Configure and run the debugger
Let's now try debugging our simple Hello World program.
First, set a breakpoint on line 2 of by placing the cursor on the call and pressing F9. Alternately, just click in the editor's left gutter, next to the line numbers. When you set a breakpoint, a red circle appears in the gutter.
Next, to initialize the debugger, press F5. Since this is your first time debugging this file, a configuration menu will open from the Command Palette allowing you to select the type of debug configuration you would like for the opened file.
Note: VS Code uses JSON files for all of its various configurations; is the standard name for a file containing debugging configurations.
These different configurations are fully explained in Debugging configurations; for now, just select Python File, which is the configuration that runs the current file shown in the editor using the currently selected Python interpreter.
You can also start the debugger by clicking on the down-arrow next to the run button on the editor, and selecting Debug Python File in Terminal.
The debugger will stop at the first line of the file breakpoint. The current line is indicated with a yellow arrow in the left margin. If you examine the Local variables window at this point, you will see now defined variable appears in the Local pane.
A debug toolbar appears along the top with the following commands from left to right: continue (F5), step over (F10), step into (F11), step out (⇧F11 (Windows, Linux Shift+F11)), restart (⇧⌘F5 (Windows, Linux Ctrl+Shift+F5)), and stop (⇧F5 (Windows, Linux Shift+F5)).
The Status Bar also changes color (orange in many themes) to indicate that you're in debug mode. The Python Debug Console also appears automatically in the lower right panel to show the commands being run, along with the program output.
To continue running the program, select the continue command on the debug toolbar (F5). The debugger runs the program to the end.
Tip Debugging information can also be seen by hovering over code, such as variables. In the case of , hovering over the variable will display the string in a box above the variable.
You can also work with variables in the Debug Console (If you don't see it, select Debug Console in the lower right area of VS Code, or select it from the ... menu.) Then try entering the following lines, one by one, at the > prompt at the bottom of the console:
Select the blue Continue button on the toolbar again (or press F5) to run the program to completion. "Hello World" appears in the Python Debug Console if you switch back to it, and VS Code exits debugging mode once the program is complete.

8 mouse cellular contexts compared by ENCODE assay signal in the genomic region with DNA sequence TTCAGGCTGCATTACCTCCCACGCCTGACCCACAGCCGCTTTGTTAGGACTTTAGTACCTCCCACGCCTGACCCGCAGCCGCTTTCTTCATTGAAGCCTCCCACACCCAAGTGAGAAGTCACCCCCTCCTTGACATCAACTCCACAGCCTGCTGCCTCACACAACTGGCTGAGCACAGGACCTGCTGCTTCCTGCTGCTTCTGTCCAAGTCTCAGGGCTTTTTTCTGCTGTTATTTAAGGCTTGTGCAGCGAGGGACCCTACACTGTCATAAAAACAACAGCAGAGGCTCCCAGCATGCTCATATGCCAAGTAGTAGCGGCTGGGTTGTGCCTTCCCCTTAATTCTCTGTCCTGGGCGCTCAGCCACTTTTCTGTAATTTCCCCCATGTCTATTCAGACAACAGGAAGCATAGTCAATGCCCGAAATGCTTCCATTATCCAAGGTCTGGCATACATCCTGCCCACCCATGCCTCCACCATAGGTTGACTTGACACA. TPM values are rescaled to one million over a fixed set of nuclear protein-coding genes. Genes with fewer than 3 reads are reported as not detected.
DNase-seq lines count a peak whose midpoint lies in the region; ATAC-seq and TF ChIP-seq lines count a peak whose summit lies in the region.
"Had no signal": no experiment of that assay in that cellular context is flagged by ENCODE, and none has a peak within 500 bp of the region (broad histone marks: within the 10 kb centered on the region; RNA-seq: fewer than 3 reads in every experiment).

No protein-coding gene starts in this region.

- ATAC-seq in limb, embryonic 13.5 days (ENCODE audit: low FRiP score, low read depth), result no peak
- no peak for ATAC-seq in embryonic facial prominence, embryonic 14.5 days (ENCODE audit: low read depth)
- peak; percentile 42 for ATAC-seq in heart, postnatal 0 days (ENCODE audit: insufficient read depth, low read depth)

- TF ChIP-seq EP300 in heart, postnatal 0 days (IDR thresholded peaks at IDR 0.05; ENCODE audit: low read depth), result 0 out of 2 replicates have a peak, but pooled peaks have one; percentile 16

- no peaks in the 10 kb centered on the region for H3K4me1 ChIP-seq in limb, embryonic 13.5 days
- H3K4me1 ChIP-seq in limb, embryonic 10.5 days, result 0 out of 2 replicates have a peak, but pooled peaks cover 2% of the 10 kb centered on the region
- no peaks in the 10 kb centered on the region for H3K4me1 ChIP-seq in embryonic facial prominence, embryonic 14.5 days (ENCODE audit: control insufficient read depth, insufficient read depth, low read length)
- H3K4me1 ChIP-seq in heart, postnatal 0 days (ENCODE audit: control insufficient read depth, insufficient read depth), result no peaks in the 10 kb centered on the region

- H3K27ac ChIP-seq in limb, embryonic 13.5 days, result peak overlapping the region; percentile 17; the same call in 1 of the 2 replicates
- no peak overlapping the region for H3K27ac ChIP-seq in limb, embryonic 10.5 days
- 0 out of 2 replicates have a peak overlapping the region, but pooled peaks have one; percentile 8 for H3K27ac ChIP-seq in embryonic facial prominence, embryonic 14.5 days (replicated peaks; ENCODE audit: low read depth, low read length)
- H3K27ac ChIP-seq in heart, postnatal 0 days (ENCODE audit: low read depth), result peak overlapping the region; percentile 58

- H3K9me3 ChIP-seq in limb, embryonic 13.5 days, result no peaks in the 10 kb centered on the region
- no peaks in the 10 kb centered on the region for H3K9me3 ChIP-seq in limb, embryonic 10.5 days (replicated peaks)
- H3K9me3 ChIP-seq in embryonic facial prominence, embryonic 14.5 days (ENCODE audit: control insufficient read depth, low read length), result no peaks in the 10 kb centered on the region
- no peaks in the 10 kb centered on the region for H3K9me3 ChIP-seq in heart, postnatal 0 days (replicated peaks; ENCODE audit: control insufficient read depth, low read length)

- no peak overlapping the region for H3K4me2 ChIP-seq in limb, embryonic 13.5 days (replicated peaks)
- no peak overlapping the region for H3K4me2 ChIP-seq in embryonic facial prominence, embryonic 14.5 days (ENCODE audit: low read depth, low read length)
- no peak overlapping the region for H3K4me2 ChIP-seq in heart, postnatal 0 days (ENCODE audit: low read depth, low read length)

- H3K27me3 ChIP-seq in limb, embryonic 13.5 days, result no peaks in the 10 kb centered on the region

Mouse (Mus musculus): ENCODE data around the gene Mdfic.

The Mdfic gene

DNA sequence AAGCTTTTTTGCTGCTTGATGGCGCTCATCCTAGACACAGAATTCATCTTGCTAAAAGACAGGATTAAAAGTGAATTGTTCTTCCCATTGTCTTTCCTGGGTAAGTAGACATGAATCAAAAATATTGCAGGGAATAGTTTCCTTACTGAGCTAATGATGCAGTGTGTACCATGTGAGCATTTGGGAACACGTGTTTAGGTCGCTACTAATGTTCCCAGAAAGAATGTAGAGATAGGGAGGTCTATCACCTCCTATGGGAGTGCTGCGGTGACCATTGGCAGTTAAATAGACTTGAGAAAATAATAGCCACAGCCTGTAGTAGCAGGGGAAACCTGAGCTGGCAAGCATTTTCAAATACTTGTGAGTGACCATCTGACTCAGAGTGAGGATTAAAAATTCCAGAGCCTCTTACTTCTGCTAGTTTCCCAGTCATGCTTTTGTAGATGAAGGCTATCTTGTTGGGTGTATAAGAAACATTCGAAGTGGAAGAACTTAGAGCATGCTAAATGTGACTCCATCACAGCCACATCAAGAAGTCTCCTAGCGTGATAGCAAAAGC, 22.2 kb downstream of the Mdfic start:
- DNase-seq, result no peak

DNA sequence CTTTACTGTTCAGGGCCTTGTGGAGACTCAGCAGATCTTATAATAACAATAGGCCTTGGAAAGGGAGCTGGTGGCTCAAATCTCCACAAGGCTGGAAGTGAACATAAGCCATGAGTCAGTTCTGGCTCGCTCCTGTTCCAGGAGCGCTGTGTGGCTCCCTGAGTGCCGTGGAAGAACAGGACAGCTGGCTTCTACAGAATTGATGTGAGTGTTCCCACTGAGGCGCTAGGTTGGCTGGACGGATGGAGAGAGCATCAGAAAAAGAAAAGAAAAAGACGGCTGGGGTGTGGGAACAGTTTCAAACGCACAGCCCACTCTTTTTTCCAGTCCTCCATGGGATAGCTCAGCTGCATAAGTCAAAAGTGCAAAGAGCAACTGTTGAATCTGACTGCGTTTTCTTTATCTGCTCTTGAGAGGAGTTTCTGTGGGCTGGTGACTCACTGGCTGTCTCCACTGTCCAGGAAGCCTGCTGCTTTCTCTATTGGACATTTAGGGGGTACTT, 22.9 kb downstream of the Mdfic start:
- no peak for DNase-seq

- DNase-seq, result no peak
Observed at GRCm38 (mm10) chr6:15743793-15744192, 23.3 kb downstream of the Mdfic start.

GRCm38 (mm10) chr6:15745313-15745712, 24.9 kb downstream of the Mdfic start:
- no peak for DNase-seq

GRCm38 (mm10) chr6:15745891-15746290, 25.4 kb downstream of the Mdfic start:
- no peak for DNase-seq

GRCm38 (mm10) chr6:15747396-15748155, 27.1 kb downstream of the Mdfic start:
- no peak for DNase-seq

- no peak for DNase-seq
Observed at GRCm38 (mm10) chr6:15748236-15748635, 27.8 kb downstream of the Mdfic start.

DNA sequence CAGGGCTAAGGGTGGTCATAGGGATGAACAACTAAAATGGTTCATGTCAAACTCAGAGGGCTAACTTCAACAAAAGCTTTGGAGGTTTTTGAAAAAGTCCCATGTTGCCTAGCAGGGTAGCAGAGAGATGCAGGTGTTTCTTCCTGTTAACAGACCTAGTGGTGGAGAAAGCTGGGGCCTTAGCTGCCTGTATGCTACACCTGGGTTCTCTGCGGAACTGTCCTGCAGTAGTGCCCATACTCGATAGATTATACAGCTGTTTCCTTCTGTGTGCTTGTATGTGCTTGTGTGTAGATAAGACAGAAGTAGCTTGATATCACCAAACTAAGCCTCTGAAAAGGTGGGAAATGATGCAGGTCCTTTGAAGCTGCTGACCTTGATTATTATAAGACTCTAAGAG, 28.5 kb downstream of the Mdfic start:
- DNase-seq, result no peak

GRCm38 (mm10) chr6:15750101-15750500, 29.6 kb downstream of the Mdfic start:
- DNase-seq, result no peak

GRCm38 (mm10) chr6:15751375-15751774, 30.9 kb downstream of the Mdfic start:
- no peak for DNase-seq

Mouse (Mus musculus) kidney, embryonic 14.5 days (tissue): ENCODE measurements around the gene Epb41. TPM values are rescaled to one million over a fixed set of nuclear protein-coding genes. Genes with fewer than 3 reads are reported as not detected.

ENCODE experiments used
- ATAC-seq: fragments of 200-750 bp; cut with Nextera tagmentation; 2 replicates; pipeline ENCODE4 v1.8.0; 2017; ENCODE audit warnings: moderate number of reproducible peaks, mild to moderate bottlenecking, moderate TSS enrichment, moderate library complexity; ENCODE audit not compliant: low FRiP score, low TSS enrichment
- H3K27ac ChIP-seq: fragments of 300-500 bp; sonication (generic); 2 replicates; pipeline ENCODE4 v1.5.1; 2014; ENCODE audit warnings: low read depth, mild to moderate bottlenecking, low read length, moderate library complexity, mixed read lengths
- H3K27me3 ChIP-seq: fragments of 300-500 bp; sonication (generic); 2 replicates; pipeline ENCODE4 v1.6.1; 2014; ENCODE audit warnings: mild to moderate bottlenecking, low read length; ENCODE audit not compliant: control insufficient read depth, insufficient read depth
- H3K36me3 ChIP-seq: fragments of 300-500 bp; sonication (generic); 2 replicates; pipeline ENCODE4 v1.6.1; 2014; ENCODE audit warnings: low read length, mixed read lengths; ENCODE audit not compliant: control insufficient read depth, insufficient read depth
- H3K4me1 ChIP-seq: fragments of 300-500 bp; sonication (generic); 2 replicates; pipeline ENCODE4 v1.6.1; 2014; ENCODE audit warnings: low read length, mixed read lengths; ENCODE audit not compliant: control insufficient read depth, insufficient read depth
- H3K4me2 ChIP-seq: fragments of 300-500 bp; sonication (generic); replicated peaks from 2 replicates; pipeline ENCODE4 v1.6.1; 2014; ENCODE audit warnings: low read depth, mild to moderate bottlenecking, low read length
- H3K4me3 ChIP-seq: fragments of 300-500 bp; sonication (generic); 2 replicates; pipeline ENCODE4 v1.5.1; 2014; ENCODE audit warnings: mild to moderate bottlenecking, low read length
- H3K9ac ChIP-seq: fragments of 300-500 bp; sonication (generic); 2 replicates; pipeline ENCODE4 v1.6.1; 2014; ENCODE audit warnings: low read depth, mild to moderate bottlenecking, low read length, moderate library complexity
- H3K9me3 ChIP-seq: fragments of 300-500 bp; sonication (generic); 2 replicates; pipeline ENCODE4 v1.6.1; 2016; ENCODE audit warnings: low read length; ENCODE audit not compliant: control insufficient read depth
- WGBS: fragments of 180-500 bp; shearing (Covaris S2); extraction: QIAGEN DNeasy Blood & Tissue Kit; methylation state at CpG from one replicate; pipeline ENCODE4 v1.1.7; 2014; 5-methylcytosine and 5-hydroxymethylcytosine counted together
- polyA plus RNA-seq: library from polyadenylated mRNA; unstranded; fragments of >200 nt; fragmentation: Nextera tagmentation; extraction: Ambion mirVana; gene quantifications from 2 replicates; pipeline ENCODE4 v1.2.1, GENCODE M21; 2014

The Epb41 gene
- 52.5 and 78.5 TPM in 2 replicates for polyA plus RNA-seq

If you restart the debugger, the debugger again stops on the first breakpoint.
To stop running a program before it's complete, use the red square stop button on the debug toolbar (⇧F5 (Windows, Linux Shift+F5)), or use the Run > Stop debugging menu command.
For full details, see Debugging configurations, which includes notes on how to use a specific Python interpreter for debugging.
Tip: Use Logpoints instead of print statements: Developers often litter source code with statements to quickly inspect variables without necessarily stepping through each line of code in a debugger. In VS Code, you can instead use Logpoints. A Logpoint is like a breakpoint except that it logs a message to the console and doesn't stop the program. For more information, see Logpoints in the main VS Code debugging article.
Install and use packages
Let's now run an example that's a little more interesting. In Python, packages are how you obtain any number of useful code libraries, typically from PyPI. For this example, you use the and packages to create a graphical plot as is commonly done with data science. (Note that cannot show graphs when running in the Windows Subsystem for Linux as it lacks the necessary UI support.)
Return to the Explorer view (the top-most icon on the left side, which shows files), create a new file called , and paste in the following source code:
Tip: If you enter the above code by hand, you may find that auto-completions change the names after the keywords when you press Enter at the end of a line. To avoid this, type a space, then Enter.
Next, try running the file in the debugger using the "Python: Current file" configuration as described in the last section.
Unless you're using an Anaconda distribution or have previously installed the package, you should see the message, "ModuleNotFoundError: No module named 'matplotlib'". Such a message indicates that the required package isn't available in your system.
To install the package (which also installs as a dependency), stop the debugger and use the Command Palette to run Terminal: Create New Terminal (⌃⇧` (Windows, Linux Ctrl+Shift+`)). This command opens a command prompt for your selected interpreter.
A best practice among Python developers is to avoid installing packages into a global interpreter environment. You instead use a project-specific that contains a copy of a global interpreter. Once you activate that environment, any packages you then install are isolated from other environments. Such isolation reduces many complications that can arise from conflicting package versions. To create a virtual environment and install the required packages, enter the following commands as appropriate for your operating system: